1. The most common venomous snakes in the United States are native to all states except:You didn't answer this question.You answered The correct answer is The most common venomous snakes in the United States are pit vipers. Pit vipers have triangular heads, elliptic (slit-shaped) pupils and fangs that are folded against the upper jaw while the snake is resting. The fangs rotate down and forward when the snake bites. The snake's name comes from the depression, or pit, midway between the eye and nostril on either side of the head. This pit is a special organ that senses temperature, helping the snake locate its prey. There are three main groups in this family: rattlesnakes, copperheads, and water moccasins (also called cottonmouths).A. Louisiana, Arkansas, OklahomaB. West Virginia, Carolina, MarylandC. Maine, Alaska, HawaiiD. North and South Dakota2. When they bite, what percent of the time do snakes inject venom?You didn't answer this question.You answered The correct answer is A snake can control the amount of venom it injects. In 50 to 70 percent of bites, the snake does NOT inject venom. It is not possible to tell immediately if a snake has injected venom, so all snakebites should be treated as an emergency. Even if no poison was injected, the bite can become infected with bacteria that can cause tetanus, cellulitis, or gangrene.A. Less than 10 percentB. 10 to 20 percentC. 30 to 50 percentD. 100 percent3. When are venomous snakes safe to handle?You didn't answer this question.You answered The correct answer is All venomous snakes are able to inject poison from birth and should be treated as dangerous. The venom of a small or immature snake may be even more concentrated than that of larger ones. A dead snake can bite for up to an hour after death from reflex.A. When they are babiesB. When they are asleepC. When they are deadD. None of the above4. There are two varieties of coral snakes: eastern and western. The bite of the eastern coral snake is considered deadly. In which states would you be likely to find the eastern coral snake?You didn't answer this question.You answered The correct answer is The eastern coral snake is found in the Southeastern United States and northern Mexico. It is a burrowing snake that lives in pine woods, near ponds or streams, under leaves or mulch, and in logs or stumps. The western coral snake is rare and is found in the Southwestern United States.A. Maryland, VirginiaB. Alabama, MissouriC. North Carolina, GeorgiaD. West Virginia, Ohio5. If a snake bites you, or someone you are with, what things are important to observe and remember?You didn't answer this question.You answered The correct answer is If you know what the snake looked like, it may help determine whether it was venomous. How many times the snake bit and how the bites felt also can help identify the snake; that information also can indicate the amount of venom that may have been injected. It is also important to remember such symptoms as numbness, nausea, or tingling around the mouth; a metallic taste in the mouth; muscle cramps; trouble breathing; and dizziness. None or all of these symptoms may occur. Seek medical attention as soon as possible. Call 911 or your local emergency medical services.A. How many times the snake bitB. How the bite felt (painful or painless)C. What the snake looked likeD. All of the above6. What does the bite of a rattlesnake look like?You didn't answer this question.You answered The correct answer is The bite of a rattlesnake looks like two puncture wounds.A. A small circle that is red in the centerB. There is usually no markC. A scratchD. None of the above7. What does the bite of a coral snake look like?You didn't answer this question.You answered The correct answer is The bite of the coral snake usually looks like scratch marks and is easy to miss.A. A small circle that is red in the centerB. There is usually no markC. A scratchD. None of the above8. The venom injected by rattlesnakes causes which of the following reactions?You didn't answer this question.You answered The correct answer is Generally speaking, the venom from a rattlesnake causes swelling around the area of the bite; if a large amount of venom is injected, other symptoms can occur. The amount of swelling depends on the amount of venom injected. Victims who have small body mass (such as children or elderly) or heart, kidney, or lung problems will be less able to cope with the venom from any snakebite. Bites on the trunk, neck, and face are more serious because the venom can spread faster through the bloodstream. Most bites occur on the arms and legs. Bites that puncture a blood vessel can cause death quickly.A. The victim's body bloats and turns redB. The victim dies within a few minutes of the biteC. There is swelling at the site of the bite, if venom was injectedD. The victim gets very sleepy and slips into a coma9. Which snake has the least potent venom?You didn't answer this question.You answered The correct answer is These aggressive snakes are native to the Southeastern United States. They live near water. Their venom is not as potent as the rattlesnake, cobra, or coral snake, but their bite should be considered serious.A. RattlesnakeB. CobraC. Coral snakeD. Water moccasin (cottonmouth)10. First aid for snakebite should include which of the following?You didn't answer this question.You answered The correct answer is In recent years, the advice for first aid for snakebites has changed. Here are some dos and don'ts from the Centers for Disease Control and Prevention (CDC):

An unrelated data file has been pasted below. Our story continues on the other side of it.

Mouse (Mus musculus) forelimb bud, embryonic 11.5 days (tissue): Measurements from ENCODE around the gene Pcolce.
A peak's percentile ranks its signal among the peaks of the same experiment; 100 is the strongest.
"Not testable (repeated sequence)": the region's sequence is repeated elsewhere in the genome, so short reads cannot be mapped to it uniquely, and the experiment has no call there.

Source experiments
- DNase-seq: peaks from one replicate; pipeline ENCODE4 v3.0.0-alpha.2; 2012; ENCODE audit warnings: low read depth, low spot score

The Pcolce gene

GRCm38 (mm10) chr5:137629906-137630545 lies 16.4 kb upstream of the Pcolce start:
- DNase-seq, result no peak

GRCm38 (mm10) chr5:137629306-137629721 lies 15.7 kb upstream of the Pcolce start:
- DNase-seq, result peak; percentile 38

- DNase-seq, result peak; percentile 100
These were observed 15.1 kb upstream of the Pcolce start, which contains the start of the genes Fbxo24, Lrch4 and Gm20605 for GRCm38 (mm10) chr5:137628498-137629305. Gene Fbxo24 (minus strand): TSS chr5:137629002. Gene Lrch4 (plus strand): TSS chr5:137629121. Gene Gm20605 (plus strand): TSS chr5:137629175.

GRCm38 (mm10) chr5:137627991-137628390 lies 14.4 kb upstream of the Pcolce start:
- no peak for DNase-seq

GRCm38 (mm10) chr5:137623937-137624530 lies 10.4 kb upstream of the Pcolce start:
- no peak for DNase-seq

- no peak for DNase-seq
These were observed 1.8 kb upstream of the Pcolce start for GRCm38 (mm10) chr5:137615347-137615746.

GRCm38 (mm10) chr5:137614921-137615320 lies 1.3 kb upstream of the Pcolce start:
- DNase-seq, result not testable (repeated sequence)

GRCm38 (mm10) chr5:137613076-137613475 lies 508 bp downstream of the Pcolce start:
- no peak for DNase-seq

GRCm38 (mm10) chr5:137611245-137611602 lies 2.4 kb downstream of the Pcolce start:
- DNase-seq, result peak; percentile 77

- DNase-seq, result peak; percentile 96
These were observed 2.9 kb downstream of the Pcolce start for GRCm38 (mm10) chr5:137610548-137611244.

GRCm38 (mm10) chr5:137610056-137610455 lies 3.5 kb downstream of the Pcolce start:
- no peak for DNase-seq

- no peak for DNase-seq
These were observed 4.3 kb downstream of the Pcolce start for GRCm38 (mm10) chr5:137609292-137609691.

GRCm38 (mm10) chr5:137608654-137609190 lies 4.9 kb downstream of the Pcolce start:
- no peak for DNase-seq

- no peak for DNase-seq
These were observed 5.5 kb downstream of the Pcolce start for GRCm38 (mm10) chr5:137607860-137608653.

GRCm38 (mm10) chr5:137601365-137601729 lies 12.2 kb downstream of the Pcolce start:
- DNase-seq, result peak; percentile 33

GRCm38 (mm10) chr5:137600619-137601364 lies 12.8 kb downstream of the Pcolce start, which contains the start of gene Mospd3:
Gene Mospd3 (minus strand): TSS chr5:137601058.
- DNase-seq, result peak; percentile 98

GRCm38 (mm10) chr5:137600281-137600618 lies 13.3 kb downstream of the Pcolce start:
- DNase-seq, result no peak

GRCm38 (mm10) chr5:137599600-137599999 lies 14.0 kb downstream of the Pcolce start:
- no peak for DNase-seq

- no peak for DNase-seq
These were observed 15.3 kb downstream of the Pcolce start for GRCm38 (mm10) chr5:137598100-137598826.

• Do remove jewelry on the affected limb.